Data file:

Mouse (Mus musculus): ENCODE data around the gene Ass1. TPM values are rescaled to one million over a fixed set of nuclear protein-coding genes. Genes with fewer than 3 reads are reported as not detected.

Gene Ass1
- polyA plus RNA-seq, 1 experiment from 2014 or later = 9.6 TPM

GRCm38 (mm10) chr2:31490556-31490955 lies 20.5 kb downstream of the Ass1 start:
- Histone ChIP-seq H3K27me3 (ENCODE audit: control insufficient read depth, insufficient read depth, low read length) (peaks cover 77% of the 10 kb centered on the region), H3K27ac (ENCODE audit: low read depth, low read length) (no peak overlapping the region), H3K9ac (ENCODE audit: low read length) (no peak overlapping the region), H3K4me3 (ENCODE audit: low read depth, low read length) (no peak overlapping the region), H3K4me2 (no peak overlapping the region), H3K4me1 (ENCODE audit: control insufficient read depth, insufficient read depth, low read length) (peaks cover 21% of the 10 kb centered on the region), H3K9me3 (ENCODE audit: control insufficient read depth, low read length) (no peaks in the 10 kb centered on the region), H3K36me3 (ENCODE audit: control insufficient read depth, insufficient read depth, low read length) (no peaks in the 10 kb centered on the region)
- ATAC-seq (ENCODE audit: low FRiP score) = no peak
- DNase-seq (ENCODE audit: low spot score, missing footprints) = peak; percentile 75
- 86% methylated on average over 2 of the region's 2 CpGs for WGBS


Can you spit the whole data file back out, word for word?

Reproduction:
Mouse (Mus musculus): ENCODE data around the gene Ass1. TPM values are rescaled to one million over a fixed set of nuclear protein-coding genes. Genes with fewer than 3 reads are reported as not detected.

Gene Ass1
- polyA plus RNA-seq, 1 experiment from 2014 or later = 9.6 TPM

GRCm38 (mm10) chr2:31490556-31490955 lies 20.5 kb downstream of the Ass1 start:
- Histone ChIP-seq H3K27me3 (ENCODE audit: control insufficient read depth, insufficient read depth, low read length) (peaks cover 77% of the 10 kb centered on the region), H3K27ac (ENCODE audit: low read depth, low read length) (no peak overlapping the region), H3K9ac (ENCODE audit: low read length) (no peak overlapping the region), H3K4me3 (ENCODE audit: low read depth, low read length) (no peak overlapping the region), H3K4me2 (no peak overlapping the region), H3K4me1 (ENCODE audit: control insufficient read depth, insufficient read depth, low read length) (peaks cover 21% of the 10 kb centered on the region), H3K9me3 (ENCODE audit: control insufficient read depth, low read length) (no peaks in the 10 kb centered on the region), H3K36me3 (ENCODE audit: control insufficient read depth, insufficient read depth, low read length) (no peaks in the 10 kb centered on the region)
- ATAC-seq (ENCODE audit: low FRiP score) = no peak
- DNase-seq (ENCODE audit: low spot score, missing footprints) = peak; percentile 75
- 86% methylated on average over 2 of the region's 2 CpGs for WGBS